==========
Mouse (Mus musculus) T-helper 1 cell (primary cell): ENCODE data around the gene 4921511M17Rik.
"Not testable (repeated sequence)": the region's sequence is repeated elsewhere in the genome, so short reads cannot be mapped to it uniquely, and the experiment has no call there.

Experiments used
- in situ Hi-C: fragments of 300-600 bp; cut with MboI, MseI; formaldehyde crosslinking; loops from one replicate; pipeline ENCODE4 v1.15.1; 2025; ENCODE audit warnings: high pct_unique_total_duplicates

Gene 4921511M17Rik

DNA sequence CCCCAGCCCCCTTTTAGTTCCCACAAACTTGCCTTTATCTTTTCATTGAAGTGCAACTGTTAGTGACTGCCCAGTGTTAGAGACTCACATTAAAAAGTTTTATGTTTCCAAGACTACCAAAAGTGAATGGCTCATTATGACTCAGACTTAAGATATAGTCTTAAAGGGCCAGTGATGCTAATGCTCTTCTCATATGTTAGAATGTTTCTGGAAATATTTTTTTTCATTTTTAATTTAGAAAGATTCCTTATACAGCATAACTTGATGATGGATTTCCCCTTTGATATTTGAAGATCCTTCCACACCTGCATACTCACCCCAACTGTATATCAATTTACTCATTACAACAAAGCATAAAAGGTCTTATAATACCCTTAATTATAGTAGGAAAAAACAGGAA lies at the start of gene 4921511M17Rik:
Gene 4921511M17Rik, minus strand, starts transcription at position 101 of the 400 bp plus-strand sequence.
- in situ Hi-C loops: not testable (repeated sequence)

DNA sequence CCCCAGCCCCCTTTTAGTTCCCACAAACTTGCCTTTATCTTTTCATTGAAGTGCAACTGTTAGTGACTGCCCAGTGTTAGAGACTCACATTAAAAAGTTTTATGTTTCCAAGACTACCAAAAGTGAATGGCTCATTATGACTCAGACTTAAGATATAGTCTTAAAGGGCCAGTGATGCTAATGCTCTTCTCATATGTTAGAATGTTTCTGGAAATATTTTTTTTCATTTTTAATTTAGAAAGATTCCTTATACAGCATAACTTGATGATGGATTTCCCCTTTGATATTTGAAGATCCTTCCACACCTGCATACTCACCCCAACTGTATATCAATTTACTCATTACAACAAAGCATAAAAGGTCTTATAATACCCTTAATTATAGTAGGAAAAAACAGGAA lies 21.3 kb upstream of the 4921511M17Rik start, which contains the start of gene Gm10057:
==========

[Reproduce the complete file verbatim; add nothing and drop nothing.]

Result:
Mouse (Mus musculus) T-helper 1 cell (primary cell): ENCODE data around the gene 4921511M17Rik.
"Not testable (repeated sequence)": the region's sequence is repeated elsewhere in the genome, so short reads cannot be mapped to it uniquely, and the experiment has no call there.

Experiments used
- in situ Hi-C: fragments of 300-600 bp; cut with MboI, MseI; formaldehyde crosslinking; loops from one replicate; pipeline ENCODE4 v1.15.1; 2025; ENCODE audit warnings: high pct_unique_total_duplicates

Gene 4921511M17Rik

DNA sequence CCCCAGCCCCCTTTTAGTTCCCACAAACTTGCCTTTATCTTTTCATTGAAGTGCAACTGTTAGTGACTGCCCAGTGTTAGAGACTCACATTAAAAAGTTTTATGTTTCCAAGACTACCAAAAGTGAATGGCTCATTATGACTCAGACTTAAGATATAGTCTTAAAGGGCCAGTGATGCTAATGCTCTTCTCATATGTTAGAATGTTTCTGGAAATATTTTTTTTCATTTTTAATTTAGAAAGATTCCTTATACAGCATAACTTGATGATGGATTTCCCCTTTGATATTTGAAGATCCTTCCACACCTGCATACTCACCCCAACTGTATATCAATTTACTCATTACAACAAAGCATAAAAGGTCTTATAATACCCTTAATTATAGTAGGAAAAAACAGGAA lies at the start of gene 4921511M17Rik:
Gene 4921511M17Rik, minus strand, starts transcription at position 101 of the 400 bp plus-strand sequence.
- in situ Hi-C loops: not testable (repeated sequence)

DNA sequence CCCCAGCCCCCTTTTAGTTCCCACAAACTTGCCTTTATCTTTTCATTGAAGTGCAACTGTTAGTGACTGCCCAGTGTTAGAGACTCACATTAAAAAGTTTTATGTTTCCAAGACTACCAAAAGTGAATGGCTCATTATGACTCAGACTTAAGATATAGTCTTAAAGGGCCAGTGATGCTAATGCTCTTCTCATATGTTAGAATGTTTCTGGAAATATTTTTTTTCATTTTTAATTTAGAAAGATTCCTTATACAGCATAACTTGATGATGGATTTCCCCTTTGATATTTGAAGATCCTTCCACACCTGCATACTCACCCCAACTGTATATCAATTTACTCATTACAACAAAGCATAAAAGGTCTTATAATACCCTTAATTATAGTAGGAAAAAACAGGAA lies 21.3 kb upstream of the 4921511M17Rik start, which contains the start of gene Gm10057: